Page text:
Objective: To analyze how modifiable health-related variables are clustered and associated with children's participation in play, active travel and structured exercise and sport among boys and girls. Methods: Data were collected from 9 middle-schools in Porto (Portugal) area. A total of 636 children in the 6th grade (340 girls and 296 boys) with a mean age of 11.64. years old participated in the study. Cluster analyses were used to identify patterns of lifestyle and healthy/unhealthy behaviors. Multinomial logistic regression analysis was used to estimate associations between cluster allocation, sedentary time and participation in three different physical activity (PA) contexts: play, active travel, and structured exercise/sport. Results: Four distinct clusters were identified based on four lifestyle risk factors. The most disadvantaged cluster was characterized by high body mass index, low high-density lipoprotein cholesterol and cardiorespiratory fitness and a moderate level of moderate to vigorous PA. Everyday outdoor play (OR = 1.85, 95%CI 0.318-0.915) and structured exercise/sport (OR = 1.85, 95%CI 0.291-0.990) were associated with healthier lifestyle patterns. There were no significant associations between health patterns and sedentary time or travel mode. Conclusion: Outdoor play and sport/exercise participation seem more important than active travel from school in influencing children's healthy cluster profiles. © 2013 Elsevier Inc.


Figueiredo P.,University of Porto | Figueiredo P.,Higher Education Institute of Maia ISMAI | Morais P.,University of Porto | Vilas-Boas J.P.,University of Porto | Fernandes R.J.,University of Porto
European Journal of Applied Physiology | Year: 2013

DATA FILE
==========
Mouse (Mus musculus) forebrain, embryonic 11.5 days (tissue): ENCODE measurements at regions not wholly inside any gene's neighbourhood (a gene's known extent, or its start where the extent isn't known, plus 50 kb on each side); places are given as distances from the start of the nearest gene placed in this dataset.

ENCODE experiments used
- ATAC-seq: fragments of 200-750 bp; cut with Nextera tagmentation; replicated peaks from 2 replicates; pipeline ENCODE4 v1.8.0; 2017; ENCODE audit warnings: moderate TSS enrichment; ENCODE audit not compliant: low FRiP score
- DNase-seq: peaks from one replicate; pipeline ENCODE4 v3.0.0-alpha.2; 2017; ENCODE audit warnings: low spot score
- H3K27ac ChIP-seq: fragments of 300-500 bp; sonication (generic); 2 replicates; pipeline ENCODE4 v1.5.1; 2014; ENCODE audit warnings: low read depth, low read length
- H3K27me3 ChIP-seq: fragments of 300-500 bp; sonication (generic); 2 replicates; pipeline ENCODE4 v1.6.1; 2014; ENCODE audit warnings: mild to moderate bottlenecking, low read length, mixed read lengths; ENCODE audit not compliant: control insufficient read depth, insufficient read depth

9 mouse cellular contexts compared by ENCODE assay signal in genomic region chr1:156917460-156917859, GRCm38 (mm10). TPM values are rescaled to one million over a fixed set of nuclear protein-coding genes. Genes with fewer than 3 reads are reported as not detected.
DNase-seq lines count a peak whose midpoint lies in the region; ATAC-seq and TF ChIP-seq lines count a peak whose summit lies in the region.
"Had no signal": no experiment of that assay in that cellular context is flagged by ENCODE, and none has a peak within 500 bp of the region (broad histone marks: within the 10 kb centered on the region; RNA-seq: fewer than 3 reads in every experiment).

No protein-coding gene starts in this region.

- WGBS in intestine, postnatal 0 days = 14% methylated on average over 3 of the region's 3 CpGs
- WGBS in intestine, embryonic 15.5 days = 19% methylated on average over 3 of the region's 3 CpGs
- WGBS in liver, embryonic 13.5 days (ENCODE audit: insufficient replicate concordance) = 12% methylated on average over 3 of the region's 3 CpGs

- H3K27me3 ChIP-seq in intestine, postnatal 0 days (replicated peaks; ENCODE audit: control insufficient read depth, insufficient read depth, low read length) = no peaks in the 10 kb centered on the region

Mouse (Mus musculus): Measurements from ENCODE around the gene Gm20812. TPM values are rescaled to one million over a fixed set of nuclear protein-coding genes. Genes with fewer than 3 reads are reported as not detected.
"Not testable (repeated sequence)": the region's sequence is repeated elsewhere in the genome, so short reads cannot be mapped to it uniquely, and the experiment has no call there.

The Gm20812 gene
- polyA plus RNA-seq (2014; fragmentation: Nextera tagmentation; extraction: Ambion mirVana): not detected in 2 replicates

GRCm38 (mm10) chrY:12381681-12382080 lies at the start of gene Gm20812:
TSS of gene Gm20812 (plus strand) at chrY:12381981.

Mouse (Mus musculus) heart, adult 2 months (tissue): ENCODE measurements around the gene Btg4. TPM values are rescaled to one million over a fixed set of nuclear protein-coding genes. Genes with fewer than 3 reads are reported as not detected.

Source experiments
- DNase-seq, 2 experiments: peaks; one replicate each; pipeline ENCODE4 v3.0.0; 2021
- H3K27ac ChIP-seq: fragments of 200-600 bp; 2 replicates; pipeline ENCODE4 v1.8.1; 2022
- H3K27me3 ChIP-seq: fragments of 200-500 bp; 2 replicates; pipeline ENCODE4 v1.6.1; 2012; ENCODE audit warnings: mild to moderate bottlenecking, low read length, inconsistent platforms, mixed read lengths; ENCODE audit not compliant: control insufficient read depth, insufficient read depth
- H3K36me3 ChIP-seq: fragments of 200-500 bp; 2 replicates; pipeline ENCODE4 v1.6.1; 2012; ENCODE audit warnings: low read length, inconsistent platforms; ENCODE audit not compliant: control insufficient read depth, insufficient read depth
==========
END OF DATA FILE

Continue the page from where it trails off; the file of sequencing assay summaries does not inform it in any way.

The purpose of the present study was to understand the energetic, biomechanical and coordinative changes occurring throughout the transition of the lactate threshold. Twelve high-level swimmers (six males and six females) performed a paced intermittent incremental protocol of 7 × 200 m (0.05 m s-1 increments and 30 s intervals). The stroking parameters (stroke rate and stroke length) and the index of coordination (IdC) were assessed by analysis of video recordings from aerial and underwater side-view cameras. Energy cost (C) was determined by the ratio energy expenditure/velocity. Energy expenditure was determined by measuring oxygen uptake (VO2)and blood lactate concentrations ([La-]). The swimming velocity at the inflection point of stroke rate, stroke length, IdC, VO2, and [La-] was determined (m s-1). The results showed that stroke rate, stroke length, IdC, VO2, and [La-] all exhibited inflection point as a function of swimming velocity, and these velocities were highly correlated with the velocity at [La-] inflex (1.35 ± 0.07 m s-1; R = 0.99, P < 0.001). Furthermore, these values were not significantly different (P > 0.05), and Bland-Altman plots estimations were almost unbiased. These findings seem to confirm that as swimming velocity increases and lactate threshold is surpassed, it induces changes in stroke mechanics and organization suggesting an important biomechanical, coordinative and metabolic boundary between moderate and heavy intensity domains. © 2013 Springer-Verlag Berlin Heidelberg.


Santos M.P.,University of Porto | Pizarro A.N.,University of Porto | Mota J.,University of Porto | Marques E.A.,University of Porto | Marques E.A.,Higher Education Institute of Maia ISMAI
BMC Public Health | Year: 2013